Archive for the ‘Language’ Category

Language Learning 2.0

OMG, I love Chinesepod!  It is about time the language learning industry gets a major shake-up.  Major players today carries products developed in the early 90’s using primitive multimedia technology.  Players have sunk so much developmental capital into these products that they spent the past 15 years recuperating the costs.  Last year, I spent $295 on the premium Rosetta Stone Chinese Learning product and am hugely disappointed – not only was I underwhelmed by the technology, I was astounded by how obsolete and impractical the content is.   I barely used it and is still sitting on my shelf.

And here comes Chinesepod, the savior.  Using interactive tools offered by the web as well as other mobile devices, it offers a fun, interactive way of learning the language.  I am hooked to the daily podcasts; quick 10-15mins episodes about one aspect of modern Chinese live.   I think I’m going start learning some Spanish too, with their new product, SpanishSense. 


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Learning Chinese

Some interesting tidbits about learning the Chinese language:

1. In China, kids learn pinyin before they learn to read and write.  Pinyin is a phonetic system based on the alphabets, and the method by which most foreigners learn Chinese.  I find this quite intriguing because that means Chinese kids learn to write and read the alphabets before their native language.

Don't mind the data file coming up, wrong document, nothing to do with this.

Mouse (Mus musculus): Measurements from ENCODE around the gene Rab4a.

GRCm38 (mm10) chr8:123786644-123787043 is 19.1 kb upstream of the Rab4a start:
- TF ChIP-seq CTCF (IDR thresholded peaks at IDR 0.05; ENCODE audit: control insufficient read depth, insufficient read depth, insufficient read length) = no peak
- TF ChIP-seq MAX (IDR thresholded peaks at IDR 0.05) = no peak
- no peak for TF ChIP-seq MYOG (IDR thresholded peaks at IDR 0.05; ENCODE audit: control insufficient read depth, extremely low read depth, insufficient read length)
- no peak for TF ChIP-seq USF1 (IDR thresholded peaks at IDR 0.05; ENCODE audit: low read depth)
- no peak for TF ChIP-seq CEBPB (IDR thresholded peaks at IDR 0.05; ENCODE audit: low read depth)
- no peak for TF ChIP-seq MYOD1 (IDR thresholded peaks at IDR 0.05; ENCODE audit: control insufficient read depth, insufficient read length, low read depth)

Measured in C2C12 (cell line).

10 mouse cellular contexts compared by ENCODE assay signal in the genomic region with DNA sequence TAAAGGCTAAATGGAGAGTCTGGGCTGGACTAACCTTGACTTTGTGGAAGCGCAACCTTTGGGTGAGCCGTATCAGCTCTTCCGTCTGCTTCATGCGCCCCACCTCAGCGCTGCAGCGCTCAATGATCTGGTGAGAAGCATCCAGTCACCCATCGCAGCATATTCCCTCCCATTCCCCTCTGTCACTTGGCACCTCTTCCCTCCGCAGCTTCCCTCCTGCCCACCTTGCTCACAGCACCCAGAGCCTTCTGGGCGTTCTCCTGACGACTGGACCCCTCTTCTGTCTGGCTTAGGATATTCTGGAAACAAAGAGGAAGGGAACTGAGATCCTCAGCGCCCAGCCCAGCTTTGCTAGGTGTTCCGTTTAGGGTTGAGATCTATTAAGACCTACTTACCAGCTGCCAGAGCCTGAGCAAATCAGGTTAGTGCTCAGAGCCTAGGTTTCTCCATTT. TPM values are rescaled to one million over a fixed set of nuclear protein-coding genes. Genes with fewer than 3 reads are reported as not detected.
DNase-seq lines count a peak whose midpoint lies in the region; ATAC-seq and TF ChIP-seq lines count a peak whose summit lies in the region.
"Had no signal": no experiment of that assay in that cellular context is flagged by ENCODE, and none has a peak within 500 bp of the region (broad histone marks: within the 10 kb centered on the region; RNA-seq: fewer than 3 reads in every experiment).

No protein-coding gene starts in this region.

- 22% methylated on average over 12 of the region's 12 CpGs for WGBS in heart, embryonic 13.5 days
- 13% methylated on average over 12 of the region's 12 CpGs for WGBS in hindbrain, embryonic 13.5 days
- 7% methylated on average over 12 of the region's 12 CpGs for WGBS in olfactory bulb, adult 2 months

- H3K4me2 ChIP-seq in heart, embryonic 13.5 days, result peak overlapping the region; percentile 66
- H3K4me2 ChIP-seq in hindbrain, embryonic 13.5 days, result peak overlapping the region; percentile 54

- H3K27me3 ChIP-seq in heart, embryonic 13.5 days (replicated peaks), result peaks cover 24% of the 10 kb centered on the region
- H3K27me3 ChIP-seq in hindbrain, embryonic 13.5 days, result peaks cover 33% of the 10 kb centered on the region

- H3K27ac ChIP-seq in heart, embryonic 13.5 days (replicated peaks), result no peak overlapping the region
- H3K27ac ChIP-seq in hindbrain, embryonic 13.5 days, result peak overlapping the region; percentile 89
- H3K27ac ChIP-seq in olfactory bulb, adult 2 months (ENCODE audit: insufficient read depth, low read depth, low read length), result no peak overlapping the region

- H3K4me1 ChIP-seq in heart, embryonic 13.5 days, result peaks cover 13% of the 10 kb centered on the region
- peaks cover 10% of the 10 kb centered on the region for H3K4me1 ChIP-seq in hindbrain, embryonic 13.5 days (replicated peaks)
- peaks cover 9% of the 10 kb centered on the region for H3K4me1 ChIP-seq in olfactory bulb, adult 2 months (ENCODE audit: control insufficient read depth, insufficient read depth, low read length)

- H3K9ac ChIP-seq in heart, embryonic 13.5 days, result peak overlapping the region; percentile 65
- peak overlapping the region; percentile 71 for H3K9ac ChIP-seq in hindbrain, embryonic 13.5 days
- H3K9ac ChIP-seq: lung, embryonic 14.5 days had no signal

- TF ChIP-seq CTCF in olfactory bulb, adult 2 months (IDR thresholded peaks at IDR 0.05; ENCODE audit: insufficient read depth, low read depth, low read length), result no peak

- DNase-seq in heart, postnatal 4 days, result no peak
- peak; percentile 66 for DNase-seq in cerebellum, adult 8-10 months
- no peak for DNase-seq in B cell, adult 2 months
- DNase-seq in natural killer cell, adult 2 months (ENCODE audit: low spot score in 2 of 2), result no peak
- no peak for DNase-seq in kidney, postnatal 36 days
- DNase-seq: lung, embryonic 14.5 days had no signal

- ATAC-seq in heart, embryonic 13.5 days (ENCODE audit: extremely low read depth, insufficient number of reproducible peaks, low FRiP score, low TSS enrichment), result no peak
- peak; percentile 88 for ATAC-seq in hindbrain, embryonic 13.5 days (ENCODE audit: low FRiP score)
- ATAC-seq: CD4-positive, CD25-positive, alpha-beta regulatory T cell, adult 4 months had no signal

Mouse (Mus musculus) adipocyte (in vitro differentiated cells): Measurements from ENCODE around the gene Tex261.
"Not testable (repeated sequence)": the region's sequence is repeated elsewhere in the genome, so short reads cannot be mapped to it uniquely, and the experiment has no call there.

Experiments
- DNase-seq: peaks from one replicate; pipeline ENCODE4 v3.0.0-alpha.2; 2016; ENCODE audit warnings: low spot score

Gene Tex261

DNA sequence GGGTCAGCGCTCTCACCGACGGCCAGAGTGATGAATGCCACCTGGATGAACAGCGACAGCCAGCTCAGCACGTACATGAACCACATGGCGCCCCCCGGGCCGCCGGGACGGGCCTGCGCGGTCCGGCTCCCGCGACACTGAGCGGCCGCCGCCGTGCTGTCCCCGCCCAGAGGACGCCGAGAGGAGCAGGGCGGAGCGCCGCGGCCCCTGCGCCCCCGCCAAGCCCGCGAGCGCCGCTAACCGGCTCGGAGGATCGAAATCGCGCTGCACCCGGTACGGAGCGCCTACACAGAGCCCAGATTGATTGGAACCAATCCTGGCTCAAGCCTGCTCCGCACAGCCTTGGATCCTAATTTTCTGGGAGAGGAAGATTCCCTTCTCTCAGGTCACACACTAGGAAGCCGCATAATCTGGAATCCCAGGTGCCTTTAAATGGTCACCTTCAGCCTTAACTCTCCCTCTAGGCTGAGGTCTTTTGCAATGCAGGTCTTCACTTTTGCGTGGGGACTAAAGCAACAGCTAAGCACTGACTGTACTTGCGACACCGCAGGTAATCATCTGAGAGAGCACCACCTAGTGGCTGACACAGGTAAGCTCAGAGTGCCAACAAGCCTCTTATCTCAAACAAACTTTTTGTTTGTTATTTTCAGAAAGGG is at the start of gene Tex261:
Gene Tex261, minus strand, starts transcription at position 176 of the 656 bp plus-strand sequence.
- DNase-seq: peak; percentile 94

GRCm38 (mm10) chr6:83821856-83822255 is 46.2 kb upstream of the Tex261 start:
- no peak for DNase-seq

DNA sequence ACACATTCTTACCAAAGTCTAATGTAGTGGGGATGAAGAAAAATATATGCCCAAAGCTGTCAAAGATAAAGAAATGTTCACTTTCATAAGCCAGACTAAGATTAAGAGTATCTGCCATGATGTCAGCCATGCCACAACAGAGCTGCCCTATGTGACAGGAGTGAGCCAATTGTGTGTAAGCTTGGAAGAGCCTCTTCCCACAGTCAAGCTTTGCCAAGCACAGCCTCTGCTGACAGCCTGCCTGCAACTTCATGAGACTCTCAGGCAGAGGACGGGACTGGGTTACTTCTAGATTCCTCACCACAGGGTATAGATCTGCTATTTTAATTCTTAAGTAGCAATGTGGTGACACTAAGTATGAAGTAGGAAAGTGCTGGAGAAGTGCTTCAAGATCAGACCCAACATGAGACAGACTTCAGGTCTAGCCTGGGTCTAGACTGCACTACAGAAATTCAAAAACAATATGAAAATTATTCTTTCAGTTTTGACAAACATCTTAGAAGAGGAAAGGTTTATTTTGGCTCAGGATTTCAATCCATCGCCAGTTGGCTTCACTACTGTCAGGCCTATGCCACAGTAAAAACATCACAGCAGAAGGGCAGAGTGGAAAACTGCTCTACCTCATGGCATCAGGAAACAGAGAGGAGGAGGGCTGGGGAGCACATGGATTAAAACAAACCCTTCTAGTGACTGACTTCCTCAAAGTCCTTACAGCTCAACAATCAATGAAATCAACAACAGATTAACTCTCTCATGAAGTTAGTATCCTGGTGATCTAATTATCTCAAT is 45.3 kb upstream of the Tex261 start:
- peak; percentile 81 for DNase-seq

2. Most Chinese type in pinyin using the western keyboard.  As you might have heard the same pinyin (or, pronounciation) can be converted into more than one character, so after you type the pinyin in, you have to pick from a list of suggested characters.   This certainly makes learning Chinese easier – you won’t ever have to learn how to write the characters; just how to recognize them. 

3. In Hong Kong, we speak Cantonese, which is a dialect.  We learn how to write the same way that Mandarin speakers do – how we write is how Mandarin is spoken.  Which is confusing because we can pronounce all written Chinese in Cantonese but we never speak to one another in that manner.  Thus, when I speak Mandarin, I’d first have to translate it into written Chinese (in terms of sentence structure and vocabulary), then change the pronounciation of each word to Mandarin.  Yep, very confusing.

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